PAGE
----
ST. PAUL, Minn. -- What theater, what drama.
It's amazing the ushers at Xcel Energy Center didn't hand out beta-blockers and defibrillators Tuesday night.
The Wild and Blackhawks had a classic playoff battle on Tuesday night with 19,396 out-of-breath patrons who were standing throughout.
But in the end, the Wild's season came to a sudden death thanks to a bad bounce off a stanchion en route to a 2-1 Game6 overtime loss to the Chicago Blackhawks.
Eight months after the Wild reported for training camp, Patrick Kane's overtime goal forced the Wild to pack up its lockers for the offseason.
The Wild had the better of the play and chances, but it just couldn't convert a goal beyond Erik Haula's tying breakaway goal in the second.
About halfway into overtime, Brent Seabrook's center-ice dump-in so he could make a line change hit a stanchion on the glass behind Wild goalie Ilya Bryzgalov. The puck ricocheted in front of the net. Peter Regin overskated it, but Kane did not and backhanded the puck under the bar.
"We were all in shock that it happened," Wild winger Zach Parise said. "It's not the way we envisioned losing the series because of that."
The Wild was trying to rally from 0-2 and 2-3 series deficits for a second consecutive round to force a Game7. Instead, the defending Stanley Cup champs advanced to play the Anaheim-Los Angeles winner in the Western Conference Finals. The Ducks hold a 3-2 series lead.
"Minnesota played a great game -- they probably deserved to win," Kane said. "It was just a matter of converting on a scoring chance that we got."
The Blackhawks are 8-0 in Game 6 clinchers, including a 6-0 road mark during the Jonathan Toews/Kane era.
After two failed third-period power plays and holding the Blackhawks to no shots in the first 12 minutes of the period, Corey Crawford held the Wild at bay.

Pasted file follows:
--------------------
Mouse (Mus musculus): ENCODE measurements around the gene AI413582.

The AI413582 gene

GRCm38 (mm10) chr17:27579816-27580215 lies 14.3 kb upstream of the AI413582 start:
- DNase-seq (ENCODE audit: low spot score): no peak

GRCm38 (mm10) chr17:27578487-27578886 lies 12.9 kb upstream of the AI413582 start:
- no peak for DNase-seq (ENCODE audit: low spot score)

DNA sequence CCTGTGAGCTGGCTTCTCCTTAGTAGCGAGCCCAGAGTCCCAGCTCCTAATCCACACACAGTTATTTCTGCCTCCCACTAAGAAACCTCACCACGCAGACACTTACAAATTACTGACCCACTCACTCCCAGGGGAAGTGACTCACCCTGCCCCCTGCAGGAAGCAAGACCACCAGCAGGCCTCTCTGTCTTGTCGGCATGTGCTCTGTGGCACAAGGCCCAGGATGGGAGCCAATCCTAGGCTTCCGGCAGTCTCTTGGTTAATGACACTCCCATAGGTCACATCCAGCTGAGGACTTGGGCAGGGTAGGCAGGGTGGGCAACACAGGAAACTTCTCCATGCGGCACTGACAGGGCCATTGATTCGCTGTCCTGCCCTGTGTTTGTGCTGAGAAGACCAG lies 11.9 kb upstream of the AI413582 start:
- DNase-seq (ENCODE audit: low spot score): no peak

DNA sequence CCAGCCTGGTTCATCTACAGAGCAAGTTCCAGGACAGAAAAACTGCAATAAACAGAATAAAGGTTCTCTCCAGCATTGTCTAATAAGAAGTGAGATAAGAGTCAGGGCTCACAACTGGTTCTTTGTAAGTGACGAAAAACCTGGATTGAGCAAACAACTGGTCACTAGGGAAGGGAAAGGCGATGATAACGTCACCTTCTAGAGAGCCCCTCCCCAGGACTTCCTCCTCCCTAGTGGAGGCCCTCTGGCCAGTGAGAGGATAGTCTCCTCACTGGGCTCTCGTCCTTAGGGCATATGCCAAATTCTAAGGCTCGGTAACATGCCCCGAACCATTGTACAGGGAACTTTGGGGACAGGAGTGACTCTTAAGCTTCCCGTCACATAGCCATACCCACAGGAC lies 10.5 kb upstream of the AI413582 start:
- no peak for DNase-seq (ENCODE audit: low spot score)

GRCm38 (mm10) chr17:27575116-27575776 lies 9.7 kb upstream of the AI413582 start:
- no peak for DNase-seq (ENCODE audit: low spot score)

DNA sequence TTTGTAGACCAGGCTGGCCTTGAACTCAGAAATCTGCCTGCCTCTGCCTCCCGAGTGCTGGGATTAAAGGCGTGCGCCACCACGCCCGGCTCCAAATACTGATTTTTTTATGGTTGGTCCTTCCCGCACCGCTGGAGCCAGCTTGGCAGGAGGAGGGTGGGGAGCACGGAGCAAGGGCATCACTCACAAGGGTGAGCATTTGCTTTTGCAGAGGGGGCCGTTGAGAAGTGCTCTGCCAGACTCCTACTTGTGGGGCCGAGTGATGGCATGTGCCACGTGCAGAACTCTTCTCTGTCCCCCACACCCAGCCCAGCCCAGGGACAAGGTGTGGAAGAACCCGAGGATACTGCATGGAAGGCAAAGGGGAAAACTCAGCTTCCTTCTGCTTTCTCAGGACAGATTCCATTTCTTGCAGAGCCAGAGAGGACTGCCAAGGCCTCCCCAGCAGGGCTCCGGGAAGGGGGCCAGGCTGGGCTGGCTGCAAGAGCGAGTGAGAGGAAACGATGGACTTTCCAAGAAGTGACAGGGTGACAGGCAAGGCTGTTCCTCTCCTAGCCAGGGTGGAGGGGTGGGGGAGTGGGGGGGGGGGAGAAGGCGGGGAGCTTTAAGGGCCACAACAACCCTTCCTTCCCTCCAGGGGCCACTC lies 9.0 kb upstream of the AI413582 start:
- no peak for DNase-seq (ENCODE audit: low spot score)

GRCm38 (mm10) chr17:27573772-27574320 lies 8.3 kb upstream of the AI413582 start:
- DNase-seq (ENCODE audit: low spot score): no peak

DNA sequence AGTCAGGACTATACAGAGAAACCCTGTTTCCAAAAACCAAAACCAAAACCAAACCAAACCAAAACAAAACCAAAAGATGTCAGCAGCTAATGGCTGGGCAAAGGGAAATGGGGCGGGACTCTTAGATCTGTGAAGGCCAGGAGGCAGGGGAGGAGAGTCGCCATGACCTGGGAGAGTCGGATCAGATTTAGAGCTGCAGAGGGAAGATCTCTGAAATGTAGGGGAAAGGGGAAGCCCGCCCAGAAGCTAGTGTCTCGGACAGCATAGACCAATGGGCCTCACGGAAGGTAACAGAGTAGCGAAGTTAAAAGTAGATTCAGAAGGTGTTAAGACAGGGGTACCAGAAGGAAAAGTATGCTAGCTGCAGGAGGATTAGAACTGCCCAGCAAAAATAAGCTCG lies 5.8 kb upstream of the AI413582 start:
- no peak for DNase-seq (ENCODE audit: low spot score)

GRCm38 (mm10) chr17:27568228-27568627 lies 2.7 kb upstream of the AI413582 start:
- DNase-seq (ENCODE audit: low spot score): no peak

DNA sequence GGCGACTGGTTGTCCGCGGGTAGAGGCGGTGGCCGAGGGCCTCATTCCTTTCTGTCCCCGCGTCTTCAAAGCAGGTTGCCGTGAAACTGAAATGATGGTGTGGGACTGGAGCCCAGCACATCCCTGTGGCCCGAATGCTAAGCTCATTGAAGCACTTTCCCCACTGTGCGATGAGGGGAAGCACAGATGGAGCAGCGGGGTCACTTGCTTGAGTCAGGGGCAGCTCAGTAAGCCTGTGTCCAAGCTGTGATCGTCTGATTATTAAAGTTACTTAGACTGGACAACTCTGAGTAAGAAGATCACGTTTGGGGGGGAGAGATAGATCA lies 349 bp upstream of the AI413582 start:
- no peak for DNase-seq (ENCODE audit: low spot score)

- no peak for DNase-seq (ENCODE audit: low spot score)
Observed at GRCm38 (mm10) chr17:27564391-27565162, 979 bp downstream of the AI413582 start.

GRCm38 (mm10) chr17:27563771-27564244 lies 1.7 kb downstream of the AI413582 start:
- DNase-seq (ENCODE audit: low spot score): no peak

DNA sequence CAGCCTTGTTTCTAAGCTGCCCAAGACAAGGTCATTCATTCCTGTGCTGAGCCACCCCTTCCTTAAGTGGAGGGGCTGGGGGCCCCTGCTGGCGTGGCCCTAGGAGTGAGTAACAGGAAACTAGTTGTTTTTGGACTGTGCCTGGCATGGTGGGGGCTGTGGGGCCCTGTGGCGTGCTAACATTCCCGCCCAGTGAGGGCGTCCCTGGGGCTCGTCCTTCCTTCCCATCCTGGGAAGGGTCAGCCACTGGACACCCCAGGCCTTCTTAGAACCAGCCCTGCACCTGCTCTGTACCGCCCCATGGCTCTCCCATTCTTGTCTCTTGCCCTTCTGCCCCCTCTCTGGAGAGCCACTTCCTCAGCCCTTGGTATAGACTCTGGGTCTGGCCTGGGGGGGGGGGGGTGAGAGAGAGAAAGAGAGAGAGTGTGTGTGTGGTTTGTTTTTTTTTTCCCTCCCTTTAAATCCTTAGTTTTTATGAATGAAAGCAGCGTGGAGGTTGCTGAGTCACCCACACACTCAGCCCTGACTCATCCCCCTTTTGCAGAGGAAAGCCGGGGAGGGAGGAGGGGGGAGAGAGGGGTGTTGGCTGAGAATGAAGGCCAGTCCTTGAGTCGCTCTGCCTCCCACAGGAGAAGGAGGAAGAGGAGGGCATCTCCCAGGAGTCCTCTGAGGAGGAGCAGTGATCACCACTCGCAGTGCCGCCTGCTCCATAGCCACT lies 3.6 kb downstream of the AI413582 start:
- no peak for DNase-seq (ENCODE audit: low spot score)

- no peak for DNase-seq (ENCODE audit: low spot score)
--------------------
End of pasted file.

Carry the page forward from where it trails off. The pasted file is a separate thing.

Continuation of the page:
The Wild had so many chances. Mikael Granlund hit a post. Crawford robbed Nino Niederreiter. Justin Fontaine and Mikko Koivu had shots blocked with wide-open nets in front -- two of the 19 the Blackhawks blocked through regulation.
With the Wild trailing 1-0 after one period, Haula, the former Gophers star who has had a coming of age this series, turned on the afterburners, caught up to Matt Cooke's outlet bank pass, skated past a sliding Johnny Oduya and scored a breakaway goal.
It was Haula's fifth point in six games this series and fourth goal of the playoffs, tying Parise and Granlund for the team lead.
From then, it was on. The Wild began to pressure every sequence, so much so that Blackhawks coach Joel Quenneville had to use his timeout to try to calm his team after an icing.
The Parise-Granlund-Jason Pominville line, which was flirting for a goal all night (Granlund had three shots in the first), was particularly hemming Chicago in its zone almost every shift and had several close calls.
But every step of the way, Crawford was there to save the day. And when he wasn't Pominville swung and missed on one Granlund rebound attempt and Dany Heatley fanned on another point-blank slapshot try.
There was one crazy sequence when both teams traded chances.
After Crawford stopped Pominville's bullet from way out, Bryzgalov preserved the 1-1 game by stopping Patrick Sharp on a breakaway for the second time in the series. The Wild countered quickly and Parise nearly scored. One trip down the ice later, Crawford stopped Fontaine on a breakaway and then his rebound try.
Later in the period, Crawford again denied Fontaine in alone, and then his rebound stab yet again after Fontaine stole a puck from Joakim Nordstrom.
You could not have asked for a worse start if you're the Wild.
The crowd had been rabid all postseason, so the Blackhawks said all morning that scoring the first goal would be important. They achieved that less than two minutes in when defenseman Keith Ballard lost a puck in the corner to Kris Versteeg.
Versteeg, scratched twice in the series, scored his first goal of the playoffs when he centered from along the goal line about 12 feet to the left of Bryzgalov. His shot deflected in off defenseman Clayton Stoner's leg.
The Wild responded well and tried to hop aboard the Parise-Granlund-Pominville line. There were some frantic forechecks, but the Wild couldn't buy the equalizer until Haula's second-period beauty.
"I can't believe it. I can't believe that's how it ended," Haula said after the game "... Right now it just feels empty."
Added coach Mike Yeo: "We still have to get better. But this is a special group and we're very proud of them. ... It hurts to lose."
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